We started off the day with a full slate of procedures in the OR. Audiology was set to test many in their section of the hospital and the primary care team was ready to travel to the shut ins in the villages.
Normally I love to talk about the number of Belizeans we get to touch and help in a day. 75 yesterday, hundreds on the screening day, a staff of twenty and support from the entire hospital staff at Corozal Community hospital which numbers a hundred or so.
However, we talked the other day about how we can affect the world. Should we do it in front of a crowd or should we really count those numbers anyway. We discussed that one of the best ways if not The best way to affect the world is one person at a time. It is our own personal interactions with the person in front of us and how we choose to present our self and our faith that can really take hold on a personal level.
Yesterday, our primary care team went to visit an elderly gentleman’s house. They had stopped by the day before, but he did not come to the door. after a few minutes, they went on their way. Not ones to give up, they returned yesterday morning to knock again. They felt this eighty-four year old gentleman was home but maybe could not get up. They discussed actually breaking into the house to check on him. after twenty minutes the door started to open. a very hunched-over, frail and obviously weak man was there, barely able to stand, much less walk to his door. Our team took him into the house to assess. He told them he had not eaten in over a week not gone to the bathroom in over two weeks. He was dehydrated and in obvious distress. A call was made to the hospital to see if it was possible to have an ambulance come to pick him up. While calling 911 in the states would be the thing to do, that is not quite how it works in this northern portion of Belize. The hospital director sent an ambulance. Brought into the emergency department, he was placed in a bed to be assessed. He smiled. This was probably the best bed he had been in in a long time, soft and comfortable with clean sheets. We began to feel better about his prognosis, but then reality set in. What next? where will he go, who will take care of him, he has no income, just leave him to… Indigent care in Belize is not like the states. is there room anywhere, it was determined there was not. Maybe a few villages over? many questions over this ONE person.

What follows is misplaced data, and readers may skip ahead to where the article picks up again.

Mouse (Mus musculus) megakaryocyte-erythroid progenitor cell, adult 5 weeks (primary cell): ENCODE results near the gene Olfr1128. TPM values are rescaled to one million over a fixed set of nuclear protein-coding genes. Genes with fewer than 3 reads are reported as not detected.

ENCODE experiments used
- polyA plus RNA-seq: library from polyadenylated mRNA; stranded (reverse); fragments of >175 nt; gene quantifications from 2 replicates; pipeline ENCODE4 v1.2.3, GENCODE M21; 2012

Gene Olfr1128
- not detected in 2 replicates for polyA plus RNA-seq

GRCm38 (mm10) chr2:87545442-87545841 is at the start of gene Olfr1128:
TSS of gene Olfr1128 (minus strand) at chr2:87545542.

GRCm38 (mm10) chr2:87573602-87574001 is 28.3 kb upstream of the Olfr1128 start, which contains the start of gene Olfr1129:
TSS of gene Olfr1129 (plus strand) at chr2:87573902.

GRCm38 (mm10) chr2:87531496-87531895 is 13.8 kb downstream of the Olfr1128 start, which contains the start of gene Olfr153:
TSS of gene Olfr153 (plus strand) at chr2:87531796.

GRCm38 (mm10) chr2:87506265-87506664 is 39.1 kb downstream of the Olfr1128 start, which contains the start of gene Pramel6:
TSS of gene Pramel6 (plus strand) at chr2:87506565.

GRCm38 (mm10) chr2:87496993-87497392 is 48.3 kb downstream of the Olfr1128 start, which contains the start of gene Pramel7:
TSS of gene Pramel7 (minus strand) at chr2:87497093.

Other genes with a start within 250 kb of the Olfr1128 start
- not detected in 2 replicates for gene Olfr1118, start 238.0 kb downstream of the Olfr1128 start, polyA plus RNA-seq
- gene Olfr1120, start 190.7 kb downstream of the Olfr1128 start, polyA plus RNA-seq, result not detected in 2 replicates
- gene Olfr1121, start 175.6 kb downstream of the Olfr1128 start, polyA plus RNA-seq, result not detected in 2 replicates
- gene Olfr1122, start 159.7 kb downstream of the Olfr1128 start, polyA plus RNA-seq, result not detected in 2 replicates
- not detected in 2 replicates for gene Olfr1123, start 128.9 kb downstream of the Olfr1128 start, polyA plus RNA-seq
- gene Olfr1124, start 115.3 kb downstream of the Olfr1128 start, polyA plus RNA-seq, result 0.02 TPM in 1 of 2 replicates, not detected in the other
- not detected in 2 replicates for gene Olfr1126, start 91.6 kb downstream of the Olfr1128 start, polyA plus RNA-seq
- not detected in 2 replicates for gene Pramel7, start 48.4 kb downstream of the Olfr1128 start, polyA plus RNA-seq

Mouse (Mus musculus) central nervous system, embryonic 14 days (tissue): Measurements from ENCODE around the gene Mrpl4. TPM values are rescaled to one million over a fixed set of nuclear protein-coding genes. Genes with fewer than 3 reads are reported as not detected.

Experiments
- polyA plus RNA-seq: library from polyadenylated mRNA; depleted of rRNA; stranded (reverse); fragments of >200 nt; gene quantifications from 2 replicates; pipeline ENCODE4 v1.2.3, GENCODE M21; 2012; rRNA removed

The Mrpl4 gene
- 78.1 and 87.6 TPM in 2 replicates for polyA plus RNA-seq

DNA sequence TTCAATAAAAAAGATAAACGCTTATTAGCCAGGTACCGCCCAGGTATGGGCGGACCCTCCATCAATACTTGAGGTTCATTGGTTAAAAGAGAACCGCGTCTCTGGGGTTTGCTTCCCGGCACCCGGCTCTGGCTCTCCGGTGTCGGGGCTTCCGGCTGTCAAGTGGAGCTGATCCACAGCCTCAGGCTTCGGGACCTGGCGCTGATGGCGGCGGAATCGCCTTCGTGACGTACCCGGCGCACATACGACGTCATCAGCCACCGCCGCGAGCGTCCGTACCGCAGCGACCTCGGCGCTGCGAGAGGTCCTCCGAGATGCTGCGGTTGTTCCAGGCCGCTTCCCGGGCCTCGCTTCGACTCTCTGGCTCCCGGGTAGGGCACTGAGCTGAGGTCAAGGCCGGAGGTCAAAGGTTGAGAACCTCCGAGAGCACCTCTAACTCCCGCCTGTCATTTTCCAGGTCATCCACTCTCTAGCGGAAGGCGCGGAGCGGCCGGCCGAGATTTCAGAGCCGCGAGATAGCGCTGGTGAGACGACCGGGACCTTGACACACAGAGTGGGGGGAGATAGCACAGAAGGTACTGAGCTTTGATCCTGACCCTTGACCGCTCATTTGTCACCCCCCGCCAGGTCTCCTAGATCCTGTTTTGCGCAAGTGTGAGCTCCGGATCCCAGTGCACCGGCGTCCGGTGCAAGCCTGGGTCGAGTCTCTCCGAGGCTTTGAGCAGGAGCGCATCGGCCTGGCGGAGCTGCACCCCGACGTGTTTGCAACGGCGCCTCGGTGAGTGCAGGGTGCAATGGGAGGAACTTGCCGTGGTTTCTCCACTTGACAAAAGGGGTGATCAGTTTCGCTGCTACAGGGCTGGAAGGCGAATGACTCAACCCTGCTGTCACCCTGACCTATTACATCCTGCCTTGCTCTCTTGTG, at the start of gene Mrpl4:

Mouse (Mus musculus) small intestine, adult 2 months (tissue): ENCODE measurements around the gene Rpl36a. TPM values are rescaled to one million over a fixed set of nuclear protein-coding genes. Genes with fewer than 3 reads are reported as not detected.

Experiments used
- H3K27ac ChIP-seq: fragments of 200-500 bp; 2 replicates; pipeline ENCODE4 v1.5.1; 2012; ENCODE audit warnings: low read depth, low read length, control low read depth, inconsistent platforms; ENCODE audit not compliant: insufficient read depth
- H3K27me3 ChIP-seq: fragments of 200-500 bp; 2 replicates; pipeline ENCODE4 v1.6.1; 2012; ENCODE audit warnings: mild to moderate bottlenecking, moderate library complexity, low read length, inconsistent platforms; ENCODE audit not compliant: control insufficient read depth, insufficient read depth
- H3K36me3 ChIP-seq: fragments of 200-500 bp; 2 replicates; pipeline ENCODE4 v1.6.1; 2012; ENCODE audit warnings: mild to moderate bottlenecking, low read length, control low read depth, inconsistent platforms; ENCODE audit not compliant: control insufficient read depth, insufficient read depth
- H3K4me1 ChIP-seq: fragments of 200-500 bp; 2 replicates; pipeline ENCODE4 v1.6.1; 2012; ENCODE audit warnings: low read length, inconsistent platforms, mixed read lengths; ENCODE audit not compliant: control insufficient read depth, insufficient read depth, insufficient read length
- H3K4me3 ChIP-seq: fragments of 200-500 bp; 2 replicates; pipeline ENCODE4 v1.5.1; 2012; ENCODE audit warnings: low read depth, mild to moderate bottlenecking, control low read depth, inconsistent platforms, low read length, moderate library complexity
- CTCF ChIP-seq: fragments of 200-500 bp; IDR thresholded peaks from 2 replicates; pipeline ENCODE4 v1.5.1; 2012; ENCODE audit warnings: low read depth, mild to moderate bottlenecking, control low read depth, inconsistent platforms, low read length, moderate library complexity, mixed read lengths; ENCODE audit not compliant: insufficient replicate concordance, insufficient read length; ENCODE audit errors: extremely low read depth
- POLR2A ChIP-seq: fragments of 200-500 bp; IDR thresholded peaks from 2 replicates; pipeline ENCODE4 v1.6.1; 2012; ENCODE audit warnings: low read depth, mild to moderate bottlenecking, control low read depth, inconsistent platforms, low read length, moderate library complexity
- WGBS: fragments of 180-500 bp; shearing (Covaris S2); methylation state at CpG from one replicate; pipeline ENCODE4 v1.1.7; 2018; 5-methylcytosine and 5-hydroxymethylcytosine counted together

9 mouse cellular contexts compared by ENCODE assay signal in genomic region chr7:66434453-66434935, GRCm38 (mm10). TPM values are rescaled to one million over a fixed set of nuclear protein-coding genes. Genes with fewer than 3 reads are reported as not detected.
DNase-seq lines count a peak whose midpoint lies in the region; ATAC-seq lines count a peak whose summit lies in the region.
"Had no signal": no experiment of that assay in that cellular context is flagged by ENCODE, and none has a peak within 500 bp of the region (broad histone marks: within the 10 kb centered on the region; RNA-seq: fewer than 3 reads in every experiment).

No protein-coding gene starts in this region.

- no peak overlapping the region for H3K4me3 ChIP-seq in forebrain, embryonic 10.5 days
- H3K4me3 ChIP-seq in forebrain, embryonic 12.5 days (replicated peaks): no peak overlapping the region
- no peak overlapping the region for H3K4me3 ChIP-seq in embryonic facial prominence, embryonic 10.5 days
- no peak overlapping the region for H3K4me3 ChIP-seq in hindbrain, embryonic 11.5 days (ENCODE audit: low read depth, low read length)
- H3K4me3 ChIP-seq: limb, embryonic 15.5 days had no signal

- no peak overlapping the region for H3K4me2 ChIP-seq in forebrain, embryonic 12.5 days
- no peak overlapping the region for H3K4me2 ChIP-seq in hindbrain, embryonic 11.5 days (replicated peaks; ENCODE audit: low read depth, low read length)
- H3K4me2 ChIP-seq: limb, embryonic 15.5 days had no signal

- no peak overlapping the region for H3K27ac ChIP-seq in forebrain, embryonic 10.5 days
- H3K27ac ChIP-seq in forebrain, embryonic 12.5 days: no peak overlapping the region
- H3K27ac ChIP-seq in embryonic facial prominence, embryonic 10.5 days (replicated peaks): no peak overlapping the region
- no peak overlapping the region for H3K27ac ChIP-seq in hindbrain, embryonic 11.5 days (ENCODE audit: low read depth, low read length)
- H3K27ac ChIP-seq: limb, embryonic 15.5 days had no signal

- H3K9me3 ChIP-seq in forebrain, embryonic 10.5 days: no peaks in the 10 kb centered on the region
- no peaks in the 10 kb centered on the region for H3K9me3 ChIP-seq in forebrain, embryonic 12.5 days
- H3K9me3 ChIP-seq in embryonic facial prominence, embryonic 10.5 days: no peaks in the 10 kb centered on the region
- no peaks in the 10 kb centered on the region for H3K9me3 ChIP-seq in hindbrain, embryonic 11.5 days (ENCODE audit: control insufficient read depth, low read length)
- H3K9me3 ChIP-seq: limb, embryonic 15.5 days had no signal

Through God’s grace and the spirit within many it was determined the medical director would let him stay at the hospital in a ward bed until his disposition could be determined. It turned out the medical director remembered this man from when he was in grade school. The old man sold peanuts as his livelihood.
I was fortunate to be at his bedside when the medical director was talking to him, translating what he said. He told us that he had heard the knock on the door the first day but was too weak to get up. When he heard the knock at the door the next morning, he said that he knew that if he could not get to the door he would surely die. He summoned the courage and strength to open that door.
One person at a time. Maybe it is a polite “hello, how are you”; maybe a hard conversation with a loved one; a mission trip to Belize; could be a few extra minutes in our busy schedules to really listen to someone; an opening of our heart to care more about others than ourselves.
Maybe, just maybe, all it takes is a knock on the door.
An inspiring read as we prepare to return in under 24 hours. One person at a time. Thank you for readying my heart for the launch!